The Financial Challenges Facing Older Women
A 2017 paper she wrote with her group’s president Anne Price (also a panelist) and researchers from the Samuel DuBois Cook Center on Social Equity — Women, Wealth and Race — noted how older black and white women are often in different financial circumstances because white women benefit more from wealth being passed down from their families.
“Intergenerational transfers like financing a college education, providing help with the down payment on a house and other gifts to seed asset accumulation are central sources of wealth building,” the paper said. “When we examine women’s wealth near retirement (ages 60+), we see that white women are better positioned for stable retirement. This is especially the case if they are married and college educated, since they have nearly two times the wealth of black married women with bachelor’s degrees.”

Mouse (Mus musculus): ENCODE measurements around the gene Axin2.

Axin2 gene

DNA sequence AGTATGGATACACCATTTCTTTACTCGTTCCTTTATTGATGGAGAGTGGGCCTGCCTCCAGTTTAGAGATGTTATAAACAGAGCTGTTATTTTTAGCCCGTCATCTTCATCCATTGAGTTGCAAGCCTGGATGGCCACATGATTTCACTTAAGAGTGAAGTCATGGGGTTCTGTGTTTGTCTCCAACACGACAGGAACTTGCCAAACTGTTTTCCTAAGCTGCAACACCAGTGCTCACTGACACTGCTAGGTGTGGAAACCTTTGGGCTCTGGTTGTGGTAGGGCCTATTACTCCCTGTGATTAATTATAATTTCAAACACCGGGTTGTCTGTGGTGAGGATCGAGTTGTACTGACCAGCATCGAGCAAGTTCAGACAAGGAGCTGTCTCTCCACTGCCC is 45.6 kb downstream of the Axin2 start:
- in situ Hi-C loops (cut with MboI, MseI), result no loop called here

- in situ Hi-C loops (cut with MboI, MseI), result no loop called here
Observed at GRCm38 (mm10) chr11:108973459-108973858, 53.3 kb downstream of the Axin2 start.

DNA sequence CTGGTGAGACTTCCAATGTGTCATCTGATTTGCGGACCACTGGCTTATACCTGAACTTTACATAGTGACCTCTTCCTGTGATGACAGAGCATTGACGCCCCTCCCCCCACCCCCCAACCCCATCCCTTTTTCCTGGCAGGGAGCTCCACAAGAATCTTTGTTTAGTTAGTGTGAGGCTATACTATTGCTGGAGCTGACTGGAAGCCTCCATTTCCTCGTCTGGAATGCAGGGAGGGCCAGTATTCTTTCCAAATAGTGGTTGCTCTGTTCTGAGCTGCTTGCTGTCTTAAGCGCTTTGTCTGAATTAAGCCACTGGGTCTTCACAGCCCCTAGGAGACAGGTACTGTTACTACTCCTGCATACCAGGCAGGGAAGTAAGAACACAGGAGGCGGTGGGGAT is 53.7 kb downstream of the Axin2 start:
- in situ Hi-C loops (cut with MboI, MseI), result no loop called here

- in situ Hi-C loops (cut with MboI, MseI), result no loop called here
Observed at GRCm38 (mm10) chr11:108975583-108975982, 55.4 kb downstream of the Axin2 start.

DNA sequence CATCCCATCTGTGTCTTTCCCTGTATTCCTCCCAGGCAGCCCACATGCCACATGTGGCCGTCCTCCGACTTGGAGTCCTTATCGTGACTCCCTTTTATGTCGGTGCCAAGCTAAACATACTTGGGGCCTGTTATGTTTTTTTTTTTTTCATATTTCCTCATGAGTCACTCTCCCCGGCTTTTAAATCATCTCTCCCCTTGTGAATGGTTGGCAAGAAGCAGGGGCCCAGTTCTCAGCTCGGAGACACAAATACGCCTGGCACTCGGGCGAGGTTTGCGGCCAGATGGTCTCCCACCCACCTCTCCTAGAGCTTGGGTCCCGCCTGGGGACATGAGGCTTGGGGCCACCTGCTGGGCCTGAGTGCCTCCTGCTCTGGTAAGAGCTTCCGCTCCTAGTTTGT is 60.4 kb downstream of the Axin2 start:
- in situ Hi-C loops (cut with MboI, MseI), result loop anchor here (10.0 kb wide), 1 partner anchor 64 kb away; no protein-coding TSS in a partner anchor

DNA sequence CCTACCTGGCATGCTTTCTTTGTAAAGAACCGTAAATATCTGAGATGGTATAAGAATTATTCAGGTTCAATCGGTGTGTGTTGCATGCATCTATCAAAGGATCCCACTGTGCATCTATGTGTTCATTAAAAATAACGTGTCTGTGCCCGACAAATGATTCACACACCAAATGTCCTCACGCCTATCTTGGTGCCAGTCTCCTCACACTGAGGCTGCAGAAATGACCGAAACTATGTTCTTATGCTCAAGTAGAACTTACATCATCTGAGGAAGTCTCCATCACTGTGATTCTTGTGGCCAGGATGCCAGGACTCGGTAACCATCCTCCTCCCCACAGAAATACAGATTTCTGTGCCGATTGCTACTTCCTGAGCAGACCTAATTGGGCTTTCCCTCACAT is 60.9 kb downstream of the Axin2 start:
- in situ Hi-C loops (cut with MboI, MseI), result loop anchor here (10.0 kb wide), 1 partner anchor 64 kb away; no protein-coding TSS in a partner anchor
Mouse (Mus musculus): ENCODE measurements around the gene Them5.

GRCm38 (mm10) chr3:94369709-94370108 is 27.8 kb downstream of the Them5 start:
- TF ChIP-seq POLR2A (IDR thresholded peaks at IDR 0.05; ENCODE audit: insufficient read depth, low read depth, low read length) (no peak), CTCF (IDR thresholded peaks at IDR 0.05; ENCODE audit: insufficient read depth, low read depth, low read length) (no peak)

And single black women age 60+ without a college degree have a mere $12,000 in wealth (median figure), in stark contrast to the $384,400 in median wealth among single white women with a bachelor’s degree.
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